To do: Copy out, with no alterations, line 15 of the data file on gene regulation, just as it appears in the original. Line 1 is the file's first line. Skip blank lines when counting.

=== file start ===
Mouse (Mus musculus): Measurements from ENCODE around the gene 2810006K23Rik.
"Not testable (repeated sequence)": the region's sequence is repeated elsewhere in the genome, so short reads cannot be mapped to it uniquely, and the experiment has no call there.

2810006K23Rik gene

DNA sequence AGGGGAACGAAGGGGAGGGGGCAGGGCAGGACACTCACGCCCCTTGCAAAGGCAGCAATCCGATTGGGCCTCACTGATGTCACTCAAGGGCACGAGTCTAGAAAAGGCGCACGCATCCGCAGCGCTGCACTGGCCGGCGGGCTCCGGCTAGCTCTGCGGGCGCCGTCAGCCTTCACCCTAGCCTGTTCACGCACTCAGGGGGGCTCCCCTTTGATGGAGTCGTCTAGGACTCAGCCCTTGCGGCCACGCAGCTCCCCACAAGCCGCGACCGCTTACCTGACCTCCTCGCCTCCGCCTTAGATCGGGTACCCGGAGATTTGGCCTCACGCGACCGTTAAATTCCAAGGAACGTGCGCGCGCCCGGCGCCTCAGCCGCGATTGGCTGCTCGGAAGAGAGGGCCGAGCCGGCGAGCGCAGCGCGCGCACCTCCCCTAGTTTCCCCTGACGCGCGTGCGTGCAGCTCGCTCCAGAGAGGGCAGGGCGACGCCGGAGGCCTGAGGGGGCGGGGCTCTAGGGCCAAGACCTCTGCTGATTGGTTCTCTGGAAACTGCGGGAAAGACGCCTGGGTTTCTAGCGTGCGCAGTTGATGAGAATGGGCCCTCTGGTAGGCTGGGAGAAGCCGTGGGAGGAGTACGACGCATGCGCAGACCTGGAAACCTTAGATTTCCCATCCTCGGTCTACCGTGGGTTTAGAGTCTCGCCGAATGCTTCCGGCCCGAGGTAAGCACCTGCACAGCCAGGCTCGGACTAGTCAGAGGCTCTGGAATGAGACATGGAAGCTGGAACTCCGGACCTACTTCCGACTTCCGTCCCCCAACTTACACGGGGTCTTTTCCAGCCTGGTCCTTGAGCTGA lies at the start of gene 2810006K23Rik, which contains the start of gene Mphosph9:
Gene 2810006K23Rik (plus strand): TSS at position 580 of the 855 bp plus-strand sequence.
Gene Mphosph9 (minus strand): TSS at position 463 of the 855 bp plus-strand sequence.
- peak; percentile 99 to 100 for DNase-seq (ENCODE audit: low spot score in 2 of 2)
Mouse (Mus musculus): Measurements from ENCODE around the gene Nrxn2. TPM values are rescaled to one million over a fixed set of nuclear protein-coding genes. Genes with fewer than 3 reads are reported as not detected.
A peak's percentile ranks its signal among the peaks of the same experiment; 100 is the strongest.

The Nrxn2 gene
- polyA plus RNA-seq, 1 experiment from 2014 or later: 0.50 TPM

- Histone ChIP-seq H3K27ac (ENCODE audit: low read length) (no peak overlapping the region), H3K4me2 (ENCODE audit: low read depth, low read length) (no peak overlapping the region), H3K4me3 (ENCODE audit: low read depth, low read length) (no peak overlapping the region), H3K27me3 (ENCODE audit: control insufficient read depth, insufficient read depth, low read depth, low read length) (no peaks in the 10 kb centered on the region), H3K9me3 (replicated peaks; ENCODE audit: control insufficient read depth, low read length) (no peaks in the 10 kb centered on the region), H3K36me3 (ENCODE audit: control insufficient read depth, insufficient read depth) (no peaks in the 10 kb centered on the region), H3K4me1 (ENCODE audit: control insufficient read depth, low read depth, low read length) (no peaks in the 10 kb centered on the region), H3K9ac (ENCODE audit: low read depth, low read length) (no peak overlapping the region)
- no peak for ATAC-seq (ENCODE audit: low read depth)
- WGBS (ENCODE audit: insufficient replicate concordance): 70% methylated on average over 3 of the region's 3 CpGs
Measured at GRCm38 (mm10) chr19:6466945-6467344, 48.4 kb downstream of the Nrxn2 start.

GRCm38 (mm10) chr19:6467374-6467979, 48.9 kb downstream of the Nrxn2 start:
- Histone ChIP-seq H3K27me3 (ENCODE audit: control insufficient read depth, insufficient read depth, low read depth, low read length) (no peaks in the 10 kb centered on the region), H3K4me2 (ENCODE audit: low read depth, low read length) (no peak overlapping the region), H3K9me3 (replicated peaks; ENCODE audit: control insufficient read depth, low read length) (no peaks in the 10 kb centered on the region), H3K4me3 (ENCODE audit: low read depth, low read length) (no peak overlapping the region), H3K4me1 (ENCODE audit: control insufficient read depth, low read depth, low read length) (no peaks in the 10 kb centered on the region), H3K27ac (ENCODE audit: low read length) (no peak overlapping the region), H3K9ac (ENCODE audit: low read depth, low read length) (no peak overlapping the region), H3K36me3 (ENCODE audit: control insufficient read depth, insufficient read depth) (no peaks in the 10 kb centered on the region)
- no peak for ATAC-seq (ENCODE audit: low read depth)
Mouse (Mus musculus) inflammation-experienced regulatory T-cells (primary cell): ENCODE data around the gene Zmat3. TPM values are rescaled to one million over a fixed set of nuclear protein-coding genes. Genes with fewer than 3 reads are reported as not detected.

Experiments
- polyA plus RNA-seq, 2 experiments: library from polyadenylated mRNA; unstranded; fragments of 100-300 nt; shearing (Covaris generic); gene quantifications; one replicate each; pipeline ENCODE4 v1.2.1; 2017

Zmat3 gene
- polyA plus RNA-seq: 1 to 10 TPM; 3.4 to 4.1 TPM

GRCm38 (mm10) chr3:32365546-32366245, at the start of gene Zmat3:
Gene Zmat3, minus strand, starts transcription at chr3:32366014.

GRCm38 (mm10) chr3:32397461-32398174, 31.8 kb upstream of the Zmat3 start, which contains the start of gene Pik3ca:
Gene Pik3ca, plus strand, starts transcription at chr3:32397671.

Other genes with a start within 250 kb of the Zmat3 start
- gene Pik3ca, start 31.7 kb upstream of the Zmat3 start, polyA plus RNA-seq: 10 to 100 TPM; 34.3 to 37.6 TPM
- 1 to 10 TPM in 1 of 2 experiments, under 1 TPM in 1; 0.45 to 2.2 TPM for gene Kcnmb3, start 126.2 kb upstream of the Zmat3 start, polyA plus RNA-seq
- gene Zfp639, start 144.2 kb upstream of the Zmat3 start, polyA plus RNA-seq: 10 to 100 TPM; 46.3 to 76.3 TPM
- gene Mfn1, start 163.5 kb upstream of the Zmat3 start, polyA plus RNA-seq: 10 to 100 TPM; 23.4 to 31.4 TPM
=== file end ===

Measured at GRCm38 (mm10) chr19:6466945-6467344, 48.4 kb downstream of the Nrxn2 start.